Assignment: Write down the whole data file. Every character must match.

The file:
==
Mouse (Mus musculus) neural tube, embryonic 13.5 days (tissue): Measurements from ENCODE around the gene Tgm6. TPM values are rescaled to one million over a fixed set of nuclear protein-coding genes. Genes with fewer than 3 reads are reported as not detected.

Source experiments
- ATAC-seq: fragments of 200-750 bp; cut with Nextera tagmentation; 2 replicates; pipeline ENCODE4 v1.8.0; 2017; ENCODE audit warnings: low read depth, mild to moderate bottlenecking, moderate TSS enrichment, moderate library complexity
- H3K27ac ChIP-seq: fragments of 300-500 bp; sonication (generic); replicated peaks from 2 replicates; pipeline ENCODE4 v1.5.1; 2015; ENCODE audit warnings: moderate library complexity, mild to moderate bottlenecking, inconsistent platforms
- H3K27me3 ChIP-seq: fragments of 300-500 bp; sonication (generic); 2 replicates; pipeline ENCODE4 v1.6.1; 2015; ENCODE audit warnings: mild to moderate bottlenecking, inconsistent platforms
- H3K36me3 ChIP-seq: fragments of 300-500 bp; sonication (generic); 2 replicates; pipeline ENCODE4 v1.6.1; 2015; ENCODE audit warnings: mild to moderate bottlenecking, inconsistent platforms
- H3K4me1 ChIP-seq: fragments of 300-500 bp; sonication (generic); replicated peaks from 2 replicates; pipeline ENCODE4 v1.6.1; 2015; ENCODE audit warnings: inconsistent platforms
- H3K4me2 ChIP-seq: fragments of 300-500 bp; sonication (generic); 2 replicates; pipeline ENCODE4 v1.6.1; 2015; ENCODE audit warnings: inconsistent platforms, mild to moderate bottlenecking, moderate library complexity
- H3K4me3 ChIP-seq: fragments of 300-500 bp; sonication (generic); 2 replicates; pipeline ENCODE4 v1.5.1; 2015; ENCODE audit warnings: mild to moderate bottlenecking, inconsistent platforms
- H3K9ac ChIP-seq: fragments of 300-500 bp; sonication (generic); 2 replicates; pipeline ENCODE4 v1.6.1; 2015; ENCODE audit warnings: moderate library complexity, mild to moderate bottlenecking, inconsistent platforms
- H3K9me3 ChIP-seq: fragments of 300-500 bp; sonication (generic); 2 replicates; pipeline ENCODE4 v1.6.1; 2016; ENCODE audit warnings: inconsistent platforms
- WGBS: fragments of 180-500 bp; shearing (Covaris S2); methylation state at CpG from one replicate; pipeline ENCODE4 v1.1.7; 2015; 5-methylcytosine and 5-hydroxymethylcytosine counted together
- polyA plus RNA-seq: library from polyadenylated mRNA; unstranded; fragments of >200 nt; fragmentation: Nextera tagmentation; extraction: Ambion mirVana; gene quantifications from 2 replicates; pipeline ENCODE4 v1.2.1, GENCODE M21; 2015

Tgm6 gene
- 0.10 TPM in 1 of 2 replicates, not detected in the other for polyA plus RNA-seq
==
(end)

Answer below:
Mouse (Mus musculus) neural tube, embryonic 13.5 days (tissue): Measurements from ENCODE around the gene Tgm6. TPM values are rescaled to one million over a fixed set of nuclear protein-coding genes. Genes with fewer than 3 reads are reported as not detected.

Source experiments
- ATAC-seq: fragments of 200-750 bp; cut with Nextera tagmentation; 2 replicates; pipeline ENCODE4 v1.8.0; 2017; ENCODE audit warnings: low read depth, mild to moderate bottlenecking, moderate TSS enrichment, moderate library complexity
- H3K27ac ChIP-seq: fragments of 300-500 bp; sonication (generic); replicated peaks from 2 replicates; pipeline ENCODE4 v1.5.1; 2015; ENCODE audit warnings: moderate library complexity, mild to moderate bottlenecking, inconsistent platforms
- H3K27me3 ChIP-seq: fragments of 300-500 bp; sonication (generic); 2 replicates; pipeline ENCODE4 v1.6.1; 2015; ENCODE audit warnings: mild to moderate bottlenecking, inconsistent platforms
- H3K36me3 ChIP-seq: fragments of 300-500 bp; sonication (generic); 2 replicates; pipeline ENCODE4 v1.6.1; 2015; ENCODE audit warnings: mild to moderate bottlenecking, inconsistent platforms
- H3K4me1 ChIP-seq: fragments of 300-500 bp; sonication (generic); replicated peaks from 2 replicates; pipeline ENCODE4 v1.6.1; 2015; ENCODE audit warnings: inconsistent platforms
- H3K4me2 ChIP-seq: fragments of 300-500 bp; sonication (generic); 2 replicates; pipeline ENCODE4 v1.6.1; 2015; ENCODE audit warnings: inconsistent platforms, mild to moderate bottlenecking, moderate library complexity
- H3K4me3 ChIP-seq: fragments of 300-500 bp; sonication (generic); 2 replicates; pipeline ENCODE4 v1.5.1; 2015; ENCODE audit warnings: mild to moderate bottlenecking, inconsistent platforms
- H3K9ac ChIP-seq: fragments of 300-500 bp; sonication (generic); 2 replicates; pipeline ENCODE4 v1.6.1; 2015; ENCODE audit warnings: moderate library complexity, mild to moderate bottlenecking, inconsistent platforms
- H3K9me3 ChIP-seq: fragments of 300-500 bp; sonication (generic); 2 replicates; pipeline ENCODE4 v1.6.1; 2016; ENCODE audit warnings: inconsistent platforms
- WGBS: fragments of 180-500 bp; shearing (Covaris S2); methylation state at CpG from one replicate; pipeline ENCODE4 v1.1.7; 2015; 5-methylcytosine and 5-hydroxymethylcytosine counted together
- polyA plus RNA-seq: library from polyadenylated mRNA; unstranded; fragments of >200 nt; fragmentation: Nextera tagmentation; extraction: Ambion mirVana; gene quantifications from 2 replicates; pipeline ENCODE4 v1.2.1, GENCODE M21; 2015

Tgm6 gene
- 0.10 TPM in 1 of 2 replicates, not detected in the other for polyA plus RNA-seq